Our dinghy motor, a 1987 E4RCUD Evinrude has an interesting history. It was made in Belgium, spent several decades in a locker in Grand Cayman and was shipped to Toronto via DHL in a cardboard box. I would guess that before I got my hands on it that it had probably only had an hour or two of runtime. I think the previous owners would head out straight off the beach to dive. Rumour has it that the previous owner never had any luck running the engnie and spent lots of time trying to get it started – to the delight of the other residents.
When I recommissioned the motor all it needed was a throttle/cam follower as the U-shaped plastic snapped due to age.
I’ve cracked it open this fall to change the impeller and generally show the old girl some love. It’s always been grumpy at idle and the choke doesn’t stay put, meaning start-up requires a delft touch and several hands.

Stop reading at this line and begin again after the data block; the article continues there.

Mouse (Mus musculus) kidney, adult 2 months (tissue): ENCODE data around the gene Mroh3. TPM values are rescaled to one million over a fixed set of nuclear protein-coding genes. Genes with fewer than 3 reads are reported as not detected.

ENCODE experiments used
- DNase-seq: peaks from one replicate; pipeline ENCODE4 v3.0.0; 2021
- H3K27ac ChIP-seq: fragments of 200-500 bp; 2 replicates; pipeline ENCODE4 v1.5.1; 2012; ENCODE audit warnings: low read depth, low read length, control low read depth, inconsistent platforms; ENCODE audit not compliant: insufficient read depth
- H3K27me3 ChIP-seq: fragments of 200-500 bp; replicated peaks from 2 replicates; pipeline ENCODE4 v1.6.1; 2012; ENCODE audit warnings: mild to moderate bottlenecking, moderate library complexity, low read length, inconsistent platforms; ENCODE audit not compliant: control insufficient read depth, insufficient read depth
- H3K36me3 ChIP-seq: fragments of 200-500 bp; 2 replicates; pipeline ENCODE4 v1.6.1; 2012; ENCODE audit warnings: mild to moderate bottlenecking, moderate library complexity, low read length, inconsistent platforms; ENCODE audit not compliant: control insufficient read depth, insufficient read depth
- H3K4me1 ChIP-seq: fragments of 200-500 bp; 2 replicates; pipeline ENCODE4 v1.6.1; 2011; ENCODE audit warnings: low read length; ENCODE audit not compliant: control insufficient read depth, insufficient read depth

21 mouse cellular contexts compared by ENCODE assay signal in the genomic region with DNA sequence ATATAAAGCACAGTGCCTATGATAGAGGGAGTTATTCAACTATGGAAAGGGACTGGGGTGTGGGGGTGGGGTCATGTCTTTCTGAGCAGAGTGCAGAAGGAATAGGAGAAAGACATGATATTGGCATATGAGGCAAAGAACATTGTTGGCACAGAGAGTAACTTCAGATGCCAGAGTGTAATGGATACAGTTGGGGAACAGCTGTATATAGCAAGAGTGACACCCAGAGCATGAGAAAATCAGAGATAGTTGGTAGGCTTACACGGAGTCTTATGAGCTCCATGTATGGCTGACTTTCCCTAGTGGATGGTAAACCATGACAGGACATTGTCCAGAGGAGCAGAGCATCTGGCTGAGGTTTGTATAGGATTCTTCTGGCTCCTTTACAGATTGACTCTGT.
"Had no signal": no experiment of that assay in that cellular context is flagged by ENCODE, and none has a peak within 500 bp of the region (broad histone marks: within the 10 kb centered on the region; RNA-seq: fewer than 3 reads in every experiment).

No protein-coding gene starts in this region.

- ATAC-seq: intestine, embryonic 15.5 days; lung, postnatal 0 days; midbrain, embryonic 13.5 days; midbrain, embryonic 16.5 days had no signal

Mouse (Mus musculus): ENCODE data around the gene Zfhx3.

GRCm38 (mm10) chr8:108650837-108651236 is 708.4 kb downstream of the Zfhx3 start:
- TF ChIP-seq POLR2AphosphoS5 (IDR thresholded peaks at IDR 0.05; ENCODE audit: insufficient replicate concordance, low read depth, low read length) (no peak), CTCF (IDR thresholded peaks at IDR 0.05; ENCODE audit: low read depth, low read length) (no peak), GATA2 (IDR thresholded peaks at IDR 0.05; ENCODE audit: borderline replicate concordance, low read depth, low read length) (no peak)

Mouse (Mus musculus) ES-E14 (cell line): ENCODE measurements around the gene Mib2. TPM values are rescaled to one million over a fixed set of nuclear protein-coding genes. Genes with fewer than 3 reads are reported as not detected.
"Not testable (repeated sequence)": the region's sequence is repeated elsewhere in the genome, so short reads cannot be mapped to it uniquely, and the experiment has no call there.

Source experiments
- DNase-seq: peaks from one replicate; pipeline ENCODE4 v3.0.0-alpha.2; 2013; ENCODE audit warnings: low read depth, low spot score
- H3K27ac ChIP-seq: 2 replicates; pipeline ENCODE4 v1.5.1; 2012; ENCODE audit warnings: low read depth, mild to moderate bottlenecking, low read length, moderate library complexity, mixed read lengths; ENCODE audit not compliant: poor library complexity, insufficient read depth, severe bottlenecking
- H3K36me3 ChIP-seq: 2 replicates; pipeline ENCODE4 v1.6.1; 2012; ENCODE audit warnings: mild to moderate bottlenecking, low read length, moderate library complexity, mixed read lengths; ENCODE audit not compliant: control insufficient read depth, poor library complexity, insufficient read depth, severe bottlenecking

Lets get this out of the way first. I have taken the Canadian Power Sail Squadron’s Seamanship course which has a heavy emphasis on traditional chart plotting, so I know how to work with paper charts, but as a digital native I prefer the convenience and accuracy of electronic navigation. We can all agree that paper still works when the batteries run out.
On our trip up the Rideau Canal to Ottawa last summer, I used a chart book and my Android Samsung SII cellphone with Navionics for way finding. There really wasn’t any plotting involved because you just need to follow the trail of red and green bouys, but occasionally you get into open water and need to know which end of the lake to head to. Despite the small screen size, that setup worked except the GPS function and the screen brightness on full, drained the cell phone battery. To keep it alive, I plugged the phone into an AC charger via an extension cord to the AC/DC inverter. It was a messy but functional set up. I resolved that I could do better for the next trip. Continue reading Charts schmarts.→